Unlocking the Fuzzy Handcuffs

By Chris Wilkie, CEO, SHPE

My name is Dr. Chris Wilkie – a Sexologist by formal education, and a nonprofit executive by profession. I am currently the CEO of SHPE (Society of Hispanic Professional Engineers), and I have some thoughts on governance.

Now, while I won’t be talking about safe words, fuzzy handcuffs, or leather in this piece, I will be sharing my views on a few business concepts that, when combined, have the potential to create some steamy business taboos that really should be more mainstream.

Case in point, let’s consider the following combination – leadership, governance, and diversity, equity, & inclusion (DEI).

First, we have the Board and the CEO whose roles represent the conceptual foundation of simple governance and leadership. I read an article the other day on this exact partnership called “The Functions of Governance, Leadership, and Management” from Starboard Leadership.

The piece started with the familiar list of the “do’s/don’ts” that we so often jump to when talking about this dynamic. For example, “the board should not be in the day-to-day operations” or “ board members cannot direct staff to do tasks.”  But the board “should focus on due diligence and fiduciary duties.”

While important, these types of rules shift us immediately to the idea of basic responsibilities and less towards the “why” behind governance in the first place. And so, I was especially struck by the next part of the essay. It goes on to define governance as “a ‘radical’ function that seeks to challenge the root assumptions of leadership, to address those matters that are normally taken for granted or are not discussed.”

In other words, our organizational structures should actually encourage our Boards to generate alternative visions or scenarios, and to ask the hard questions. All the while, holding the CEO accountable to the answers.

Professionally, I love this approach. I think it’s important to drive the CEO to test current approaches to see if the organization is remaining relevant in today’s unstable and ever-changing environment. As CEO, it’s a refreshing concept to be able to say that, “my Board is comfortable embracing the hard questions, unpackaging how we have always done things, and reassessing our innovation and relevance in the current landscape.” This is not challenging to me as a CEO. On the contrary, it is a clear representation of trust between my position and that of the Board. And, I welcome the opportunity to influence, shape, and champion the board’s compelling, or even provocative vision.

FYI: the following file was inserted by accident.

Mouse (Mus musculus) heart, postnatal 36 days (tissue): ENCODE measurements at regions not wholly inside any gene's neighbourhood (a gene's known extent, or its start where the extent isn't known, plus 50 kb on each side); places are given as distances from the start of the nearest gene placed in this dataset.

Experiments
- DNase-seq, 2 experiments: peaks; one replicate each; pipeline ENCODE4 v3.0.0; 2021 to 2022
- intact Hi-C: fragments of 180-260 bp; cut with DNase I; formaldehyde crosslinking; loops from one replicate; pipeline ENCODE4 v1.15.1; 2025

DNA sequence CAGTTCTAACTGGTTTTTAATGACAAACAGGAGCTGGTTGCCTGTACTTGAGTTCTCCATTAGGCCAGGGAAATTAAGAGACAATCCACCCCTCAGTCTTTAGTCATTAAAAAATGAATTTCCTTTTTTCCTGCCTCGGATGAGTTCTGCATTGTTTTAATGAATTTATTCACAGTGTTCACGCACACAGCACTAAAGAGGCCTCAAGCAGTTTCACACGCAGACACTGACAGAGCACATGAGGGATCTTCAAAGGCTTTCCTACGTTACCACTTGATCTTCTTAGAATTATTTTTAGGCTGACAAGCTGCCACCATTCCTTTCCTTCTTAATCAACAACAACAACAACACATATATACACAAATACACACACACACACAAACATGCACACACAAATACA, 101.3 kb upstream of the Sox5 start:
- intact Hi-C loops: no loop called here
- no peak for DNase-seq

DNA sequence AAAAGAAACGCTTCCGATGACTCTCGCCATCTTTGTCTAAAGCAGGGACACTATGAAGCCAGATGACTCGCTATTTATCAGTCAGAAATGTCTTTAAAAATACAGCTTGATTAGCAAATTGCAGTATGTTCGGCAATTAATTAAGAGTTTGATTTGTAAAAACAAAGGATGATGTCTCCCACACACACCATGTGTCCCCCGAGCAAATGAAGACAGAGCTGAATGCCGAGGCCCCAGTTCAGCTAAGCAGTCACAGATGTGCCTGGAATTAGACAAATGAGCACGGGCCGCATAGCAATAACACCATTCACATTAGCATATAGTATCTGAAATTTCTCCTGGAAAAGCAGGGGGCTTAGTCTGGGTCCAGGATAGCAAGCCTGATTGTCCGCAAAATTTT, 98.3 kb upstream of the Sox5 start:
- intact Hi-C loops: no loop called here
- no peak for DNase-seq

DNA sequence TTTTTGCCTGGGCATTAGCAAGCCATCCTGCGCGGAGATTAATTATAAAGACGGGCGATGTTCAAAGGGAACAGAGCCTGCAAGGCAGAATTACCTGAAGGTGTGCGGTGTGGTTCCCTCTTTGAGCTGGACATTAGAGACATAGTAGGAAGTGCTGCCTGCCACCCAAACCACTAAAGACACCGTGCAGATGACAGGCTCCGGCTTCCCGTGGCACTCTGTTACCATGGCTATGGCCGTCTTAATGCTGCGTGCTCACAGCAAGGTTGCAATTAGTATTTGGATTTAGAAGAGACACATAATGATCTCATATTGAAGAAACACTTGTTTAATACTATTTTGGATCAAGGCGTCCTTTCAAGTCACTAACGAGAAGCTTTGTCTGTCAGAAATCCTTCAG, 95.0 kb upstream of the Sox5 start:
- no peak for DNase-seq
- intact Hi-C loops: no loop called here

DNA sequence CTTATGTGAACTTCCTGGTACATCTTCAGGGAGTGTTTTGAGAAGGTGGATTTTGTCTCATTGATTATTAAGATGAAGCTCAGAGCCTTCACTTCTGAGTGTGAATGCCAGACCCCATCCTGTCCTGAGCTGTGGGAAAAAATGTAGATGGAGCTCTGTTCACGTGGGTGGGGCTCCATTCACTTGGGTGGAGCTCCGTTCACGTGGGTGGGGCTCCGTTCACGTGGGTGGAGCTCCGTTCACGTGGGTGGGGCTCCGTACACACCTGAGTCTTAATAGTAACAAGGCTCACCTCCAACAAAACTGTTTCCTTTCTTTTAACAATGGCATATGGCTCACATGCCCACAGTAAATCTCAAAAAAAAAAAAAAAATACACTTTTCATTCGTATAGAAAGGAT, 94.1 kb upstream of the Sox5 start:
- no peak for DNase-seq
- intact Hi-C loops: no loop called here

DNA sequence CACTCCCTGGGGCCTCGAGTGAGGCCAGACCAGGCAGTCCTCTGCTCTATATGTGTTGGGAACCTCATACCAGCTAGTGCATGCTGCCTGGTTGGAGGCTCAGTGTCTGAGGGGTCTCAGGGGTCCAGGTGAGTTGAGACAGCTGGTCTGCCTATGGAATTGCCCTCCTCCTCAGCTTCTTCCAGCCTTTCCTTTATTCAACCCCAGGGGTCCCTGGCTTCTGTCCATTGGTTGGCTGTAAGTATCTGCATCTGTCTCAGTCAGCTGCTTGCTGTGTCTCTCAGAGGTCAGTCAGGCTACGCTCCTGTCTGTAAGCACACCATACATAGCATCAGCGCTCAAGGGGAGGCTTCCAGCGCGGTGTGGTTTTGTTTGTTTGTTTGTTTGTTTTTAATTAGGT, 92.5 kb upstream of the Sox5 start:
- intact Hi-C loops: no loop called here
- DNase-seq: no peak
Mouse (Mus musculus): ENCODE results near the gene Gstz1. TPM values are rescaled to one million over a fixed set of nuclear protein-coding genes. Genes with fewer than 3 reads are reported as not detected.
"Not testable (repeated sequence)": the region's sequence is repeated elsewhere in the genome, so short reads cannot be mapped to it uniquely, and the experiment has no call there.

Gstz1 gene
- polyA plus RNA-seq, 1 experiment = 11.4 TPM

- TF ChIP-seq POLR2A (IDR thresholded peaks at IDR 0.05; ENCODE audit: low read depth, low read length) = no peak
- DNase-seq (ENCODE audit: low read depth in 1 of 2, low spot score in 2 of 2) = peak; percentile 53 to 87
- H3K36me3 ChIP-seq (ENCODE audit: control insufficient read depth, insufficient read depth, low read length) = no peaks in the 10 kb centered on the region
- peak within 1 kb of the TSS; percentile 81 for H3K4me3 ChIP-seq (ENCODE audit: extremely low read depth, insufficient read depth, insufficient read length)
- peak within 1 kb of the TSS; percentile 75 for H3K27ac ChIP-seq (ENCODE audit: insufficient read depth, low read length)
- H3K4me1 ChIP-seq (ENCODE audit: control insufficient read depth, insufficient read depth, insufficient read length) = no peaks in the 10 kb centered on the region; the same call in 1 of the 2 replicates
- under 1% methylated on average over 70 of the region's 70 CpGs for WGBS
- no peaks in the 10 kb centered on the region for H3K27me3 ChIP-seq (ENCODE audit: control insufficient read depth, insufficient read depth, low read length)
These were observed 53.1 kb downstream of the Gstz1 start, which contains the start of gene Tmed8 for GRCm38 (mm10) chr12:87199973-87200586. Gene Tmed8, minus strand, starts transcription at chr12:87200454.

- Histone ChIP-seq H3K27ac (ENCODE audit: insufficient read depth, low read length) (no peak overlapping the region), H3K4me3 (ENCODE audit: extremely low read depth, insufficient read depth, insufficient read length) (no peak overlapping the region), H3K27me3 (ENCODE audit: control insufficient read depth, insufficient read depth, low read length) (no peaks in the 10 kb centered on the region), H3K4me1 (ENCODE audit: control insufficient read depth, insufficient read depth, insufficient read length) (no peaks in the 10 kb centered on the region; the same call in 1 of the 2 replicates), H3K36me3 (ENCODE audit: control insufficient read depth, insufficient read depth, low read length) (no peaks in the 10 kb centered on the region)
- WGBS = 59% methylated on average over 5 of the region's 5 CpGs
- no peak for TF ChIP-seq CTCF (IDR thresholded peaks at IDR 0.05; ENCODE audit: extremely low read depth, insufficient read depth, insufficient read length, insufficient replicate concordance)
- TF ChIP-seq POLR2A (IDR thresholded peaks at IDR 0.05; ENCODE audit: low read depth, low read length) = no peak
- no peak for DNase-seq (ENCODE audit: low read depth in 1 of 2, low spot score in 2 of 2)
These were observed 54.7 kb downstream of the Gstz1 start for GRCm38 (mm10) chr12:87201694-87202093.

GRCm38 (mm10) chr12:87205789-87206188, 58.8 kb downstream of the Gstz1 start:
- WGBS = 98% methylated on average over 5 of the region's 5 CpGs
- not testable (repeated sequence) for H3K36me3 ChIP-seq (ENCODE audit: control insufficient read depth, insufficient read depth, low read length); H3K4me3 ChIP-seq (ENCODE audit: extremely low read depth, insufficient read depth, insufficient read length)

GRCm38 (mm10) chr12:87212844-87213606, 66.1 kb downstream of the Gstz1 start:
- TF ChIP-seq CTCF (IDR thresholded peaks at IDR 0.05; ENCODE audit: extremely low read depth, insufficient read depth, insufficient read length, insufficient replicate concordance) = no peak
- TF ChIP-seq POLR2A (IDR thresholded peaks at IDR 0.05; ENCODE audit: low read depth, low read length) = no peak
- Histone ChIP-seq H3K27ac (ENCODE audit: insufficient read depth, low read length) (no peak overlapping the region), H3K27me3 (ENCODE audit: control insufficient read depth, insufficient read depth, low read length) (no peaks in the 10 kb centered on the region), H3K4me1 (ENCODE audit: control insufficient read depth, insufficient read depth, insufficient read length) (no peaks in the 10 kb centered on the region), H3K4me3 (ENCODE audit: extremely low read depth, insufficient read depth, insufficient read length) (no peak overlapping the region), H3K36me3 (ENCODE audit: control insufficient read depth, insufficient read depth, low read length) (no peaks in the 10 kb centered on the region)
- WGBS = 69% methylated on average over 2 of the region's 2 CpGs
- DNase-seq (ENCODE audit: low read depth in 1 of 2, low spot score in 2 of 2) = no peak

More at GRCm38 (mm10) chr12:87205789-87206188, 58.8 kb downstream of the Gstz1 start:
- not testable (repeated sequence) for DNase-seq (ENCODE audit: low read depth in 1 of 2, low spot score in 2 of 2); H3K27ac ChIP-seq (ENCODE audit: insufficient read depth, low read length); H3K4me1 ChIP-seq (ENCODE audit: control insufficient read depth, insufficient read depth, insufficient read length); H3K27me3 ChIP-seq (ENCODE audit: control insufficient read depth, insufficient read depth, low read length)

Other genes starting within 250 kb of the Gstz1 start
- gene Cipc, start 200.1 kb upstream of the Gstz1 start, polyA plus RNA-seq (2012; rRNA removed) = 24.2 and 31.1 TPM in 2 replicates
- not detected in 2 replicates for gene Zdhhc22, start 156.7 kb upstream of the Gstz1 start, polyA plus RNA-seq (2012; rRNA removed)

But, in today’s environment, this dual faceted conversation of governance and leadership isn’t enough. We have to also look at adding the third layer into the conversation – DEI.

Now, you and I know that DEI is all the rage right now. It’s a buzzword that investors, consumers, and employees are all demanding to be addressed by anyone in any kind of business. It can be easy for C-suite executives to feel bound by what can be seen as unrealistic or vague expectations. But I’m here to tell you that, leaning into DEI and embracing it fully, can actually set you free. Let’s go ahead, and unlock those fuzzy handcuffs.

First things first – we need to recognize that in order to achieve a culturally competent, responsive, and psychologically safe work environment, external proclamations must be reflected internally with updated policies and tangible actions. Public statements are nice, but it’s the organizational practices that matter. Ultimately, as leaders, we must create an internal mindset that emphasizes trust-building and celebrates all our different identities, life experiences, and education.

And while I often shy away from promoting top-down governance strategies, I do make an exception when it comes to diversity. DEI must be encouraged and enacted at the highest levels of any organization – and this means taking active steps in diversifying the Board itself. If we truly want our Boards to have the robust conversations that lead to pushing the envelope and disrupting norms, we need the deep insight and multiple perspectives that can only come from differing lived experiences – whether by race, ethnicity, orientation, or gender. Diverse boards are the best boards.

In addition, the Board should get into the practice of producing and reviewing an annual Diversity report. This will help inform the overall governance provided and communicate to all stakeholders how DEI is prioritized and executed.

Diversity reports often include the following observations and measurements:

  • An updated Board diversity statement
  • The diversity and inclusion policy of the organization
  • A history of the business’s journey towards diversity
  • Goals and progress towards achieving those goals
  • A list of employee resources for diversity and inclusion
  • Board recruitment strategies that seek out underrepresented candidates
  • Programs, events, conferences, and other resources held that year
  • If applicable, diversity council members or external diversity advisors
  • Partner organizations to continue fostering diversity and brand reputation outside the board
  • Diversity awards and honors

By formalizing DEI into a Board responsibility and keeping the CEO accountable to it, you will ensure that your organization benefits from the innovative, unbound, and free-thinking that a truly diverse team offers. I consider this the best kind of “risky business,” and I can think of nothing more sexy when it comes to good governance and leadership.

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